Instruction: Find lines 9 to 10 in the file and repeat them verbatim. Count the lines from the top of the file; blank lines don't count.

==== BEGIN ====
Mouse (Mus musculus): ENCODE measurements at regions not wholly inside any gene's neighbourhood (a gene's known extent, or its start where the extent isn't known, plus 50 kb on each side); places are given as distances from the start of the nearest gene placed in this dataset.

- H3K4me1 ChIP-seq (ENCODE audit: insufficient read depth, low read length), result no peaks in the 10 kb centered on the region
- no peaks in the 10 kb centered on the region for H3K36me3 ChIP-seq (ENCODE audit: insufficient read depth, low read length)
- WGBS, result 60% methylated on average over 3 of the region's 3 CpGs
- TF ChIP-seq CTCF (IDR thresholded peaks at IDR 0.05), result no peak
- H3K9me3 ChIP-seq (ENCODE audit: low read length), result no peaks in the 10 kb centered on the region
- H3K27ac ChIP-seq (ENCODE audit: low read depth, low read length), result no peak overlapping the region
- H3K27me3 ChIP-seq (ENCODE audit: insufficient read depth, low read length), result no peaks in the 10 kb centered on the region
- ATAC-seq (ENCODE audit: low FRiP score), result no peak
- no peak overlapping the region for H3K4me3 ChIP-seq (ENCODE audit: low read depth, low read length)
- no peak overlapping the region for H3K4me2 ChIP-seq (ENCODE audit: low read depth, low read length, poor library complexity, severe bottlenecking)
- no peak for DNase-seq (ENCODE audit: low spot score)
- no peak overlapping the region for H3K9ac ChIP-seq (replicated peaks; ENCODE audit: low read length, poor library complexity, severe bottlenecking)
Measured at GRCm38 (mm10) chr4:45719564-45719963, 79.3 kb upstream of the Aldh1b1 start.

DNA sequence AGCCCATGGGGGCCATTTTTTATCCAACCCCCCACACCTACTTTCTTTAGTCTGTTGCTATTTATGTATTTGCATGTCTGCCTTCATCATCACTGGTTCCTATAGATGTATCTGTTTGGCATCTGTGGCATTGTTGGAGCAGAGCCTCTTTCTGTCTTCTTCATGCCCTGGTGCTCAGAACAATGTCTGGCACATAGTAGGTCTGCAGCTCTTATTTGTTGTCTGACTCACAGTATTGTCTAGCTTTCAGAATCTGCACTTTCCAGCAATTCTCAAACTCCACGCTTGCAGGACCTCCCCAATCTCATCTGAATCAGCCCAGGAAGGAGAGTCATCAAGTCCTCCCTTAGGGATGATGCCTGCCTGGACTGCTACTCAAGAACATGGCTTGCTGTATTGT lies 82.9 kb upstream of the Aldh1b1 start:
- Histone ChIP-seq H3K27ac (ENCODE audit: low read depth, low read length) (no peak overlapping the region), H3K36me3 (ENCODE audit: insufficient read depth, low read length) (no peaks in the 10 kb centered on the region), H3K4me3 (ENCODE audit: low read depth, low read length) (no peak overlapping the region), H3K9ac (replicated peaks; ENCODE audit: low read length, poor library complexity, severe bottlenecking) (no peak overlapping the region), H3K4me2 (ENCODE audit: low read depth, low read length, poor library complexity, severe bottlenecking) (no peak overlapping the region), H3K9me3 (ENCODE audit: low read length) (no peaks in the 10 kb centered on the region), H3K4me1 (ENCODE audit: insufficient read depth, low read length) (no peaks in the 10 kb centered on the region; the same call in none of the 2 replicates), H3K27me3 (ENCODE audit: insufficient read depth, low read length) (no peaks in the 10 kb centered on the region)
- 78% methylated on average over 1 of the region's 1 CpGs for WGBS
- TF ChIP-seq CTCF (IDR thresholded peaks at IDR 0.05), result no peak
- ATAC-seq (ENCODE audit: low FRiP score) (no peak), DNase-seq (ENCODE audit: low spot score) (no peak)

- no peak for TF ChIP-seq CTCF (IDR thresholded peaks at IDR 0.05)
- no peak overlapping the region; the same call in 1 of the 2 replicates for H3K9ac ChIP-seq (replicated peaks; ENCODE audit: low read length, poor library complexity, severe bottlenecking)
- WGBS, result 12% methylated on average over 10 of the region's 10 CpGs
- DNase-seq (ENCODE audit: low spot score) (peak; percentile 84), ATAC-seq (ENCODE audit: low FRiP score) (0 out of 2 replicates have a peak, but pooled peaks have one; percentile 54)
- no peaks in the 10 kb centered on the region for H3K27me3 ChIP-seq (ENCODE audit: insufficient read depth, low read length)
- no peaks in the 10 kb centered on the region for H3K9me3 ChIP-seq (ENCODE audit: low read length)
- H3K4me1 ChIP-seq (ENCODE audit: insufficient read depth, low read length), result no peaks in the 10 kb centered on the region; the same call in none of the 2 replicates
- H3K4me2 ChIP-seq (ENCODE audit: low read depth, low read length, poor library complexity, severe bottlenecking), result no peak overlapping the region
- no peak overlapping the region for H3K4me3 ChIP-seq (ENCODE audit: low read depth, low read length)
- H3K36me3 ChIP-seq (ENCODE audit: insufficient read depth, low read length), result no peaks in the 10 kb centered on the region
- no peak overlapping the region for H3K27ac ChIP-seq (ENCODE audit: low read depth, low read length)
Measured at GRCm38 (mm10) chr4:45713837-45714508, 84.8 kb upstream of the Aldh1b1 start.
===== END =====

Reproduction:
- ATAC-seq (ENCODE audit: low FRiP score), result no peak
- no peak overlapping the region for H3K4me3 ChIP-seq (ENCODE audit: low read depth, low read length)